Physicians frustrated by third-party interference

Physicians frustrated by third-party interference
Third-party interference is the most commonly cited key frustration for physicians, according to the results of a survey published in Physicians Practice.

(HealthDay)—Third-party interference is the most commonly cited key frustration for physicians, according to the results of a survey published in Physicians Practice.

In the Great American Physician Survey 2013, 1,100 physicians were surveyed about their frustrations with practicing medicine. Physicians were asked to choose one reason above all others for not becoming a physician.

The main cited was too much third-party interference, which was cited by more than one-third of , and was the most common response for partners/co-owners (41 percent), physicians employed by hospitals and other institutions (22 percent), and physicians employed in practices (35 percent). In addition, (12, 19, and 18 percent, respectively); professional or personal reward not aligning with expectations (13, 13, and 21 percent, respectively), and inadequate compensation (7, 16, and 12 percent, respectively) were commonly cited. Partners/co-owners cited declining ability to practice independently (19 percent) as a frustration, while physicians employed by hospitals and other institutions reported long hours as a key frustration more often than did those in other groups.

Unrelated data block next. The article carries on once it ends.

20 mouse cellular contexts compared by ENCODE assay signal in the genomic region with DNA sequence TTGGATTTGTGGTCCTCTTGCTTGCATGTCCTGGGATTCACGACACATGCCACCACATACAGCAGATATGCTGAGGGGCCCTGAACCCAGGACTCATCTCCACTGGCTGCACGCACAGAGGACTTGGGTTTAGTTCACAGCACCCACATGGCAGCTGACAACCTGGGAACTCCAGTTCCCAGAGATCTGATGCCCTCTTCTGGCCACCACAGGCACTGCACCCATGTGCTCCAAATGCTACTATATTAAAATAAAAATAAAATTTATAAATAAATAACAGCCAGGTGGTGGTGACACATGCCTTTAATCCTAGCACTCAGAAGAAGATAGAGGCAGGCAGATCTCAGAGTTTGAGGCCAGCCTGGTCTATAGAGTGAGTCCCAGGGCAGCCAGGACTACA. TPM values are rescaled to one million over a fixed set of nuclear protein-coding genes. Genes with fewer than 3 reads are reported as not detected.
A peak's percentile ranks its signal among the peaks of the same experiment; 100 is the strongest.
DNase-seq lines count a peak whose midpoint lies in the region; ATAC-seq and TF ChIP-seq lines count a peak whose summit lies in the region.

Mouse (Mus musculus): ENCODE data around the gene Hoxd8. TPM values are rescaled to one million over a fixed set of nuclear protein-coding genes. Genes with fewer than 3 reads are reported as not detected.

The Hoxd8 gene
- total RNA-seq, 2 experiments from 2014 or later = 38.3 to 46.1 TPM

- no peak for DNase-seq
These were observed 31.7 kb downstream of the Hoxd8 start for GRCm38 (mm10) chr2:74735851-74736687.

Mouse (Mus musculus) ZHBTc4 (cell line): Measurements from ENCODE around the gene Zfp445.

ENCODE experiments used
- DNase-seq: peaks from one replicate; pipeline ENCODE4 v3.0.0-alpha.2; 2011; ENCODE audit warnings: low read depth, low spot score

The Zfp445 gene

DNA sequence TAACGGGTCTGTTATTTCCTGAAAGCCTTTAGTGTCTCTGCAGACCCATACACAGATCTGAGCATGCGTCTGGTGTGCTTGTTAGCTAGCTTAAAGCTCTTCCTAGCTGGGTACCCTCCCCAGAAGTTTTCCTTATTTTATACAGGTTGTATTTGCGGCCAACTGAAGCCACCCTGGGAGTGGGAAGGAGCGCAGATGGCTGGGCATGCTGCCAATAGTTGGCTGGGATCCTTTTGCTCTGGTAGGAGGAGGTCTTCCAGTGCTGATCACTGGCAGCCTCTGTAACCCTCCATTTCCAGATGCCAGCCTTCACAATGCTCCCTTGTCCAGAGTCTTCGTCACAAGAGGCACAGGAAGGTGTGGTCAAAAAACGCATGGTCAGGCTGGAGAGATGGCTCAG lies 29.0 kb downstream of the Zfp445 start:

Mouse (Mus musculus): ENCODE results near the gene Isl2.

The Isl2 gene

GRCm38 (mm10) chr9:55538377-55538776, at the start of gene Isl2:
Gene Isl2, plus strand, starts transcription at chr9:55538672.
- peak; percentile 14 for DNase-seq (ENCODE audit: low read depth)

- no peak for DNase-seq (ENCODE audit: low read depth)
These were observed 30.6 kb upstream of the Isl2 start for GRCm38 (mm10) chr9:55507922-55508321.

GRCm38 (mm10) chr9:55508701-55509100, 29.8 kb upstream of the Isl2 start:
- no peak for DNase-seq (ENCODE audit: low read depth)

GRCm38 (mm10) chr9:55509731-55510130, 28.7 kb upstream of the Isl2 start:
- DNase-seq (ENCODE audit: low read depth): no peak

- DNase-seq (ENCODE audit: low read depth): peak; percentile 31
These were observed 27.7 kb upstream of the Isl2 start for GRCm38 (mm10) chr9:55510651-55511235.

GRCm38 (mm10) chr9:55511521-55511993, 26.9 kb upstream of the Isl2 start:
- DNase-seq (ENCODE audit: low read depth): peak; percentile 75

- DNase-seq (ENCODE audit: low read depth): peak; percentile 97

According to the report: "Too much third-party interference received the highest percentage of responses, with more than one-third of [the] 1,100 physician survey takers citing it as the main reason."

More information: More Information

add to favorites email to friend print save as pdf

Related Stories

Profitability index checks financial health of practices

Jun 06, 2013

(HealthDay)—An overall downward trend in profitability has been identified based on a practice profitability index, developed to assess the financial health of U.S. physician practices, according to a report ...

Tablets more useful than smartphones for docs using EHRs

Jul 10, 2013

(HealthDay)—Although tablets are less often used by physicians than smartphones, they are more frequently used for accessing electronic health records (EHRs), and time spent on tablets is much higher, according ...

Recommended for you

Obama: 8 million signed up for health care (Update)

10 hours ago

President Barack Obama said Thursday 8 million Americans have signed up for health care through new insurance exchanges, besting expectations and offering new hope to Democrats who are defending the law ahead ...

User comments

Adjust slider to filter visible comments by rank

Display comments: newest first

freethinking
2 / 5 (4) Jul 13, 2013
Only going to get worse under Obama care....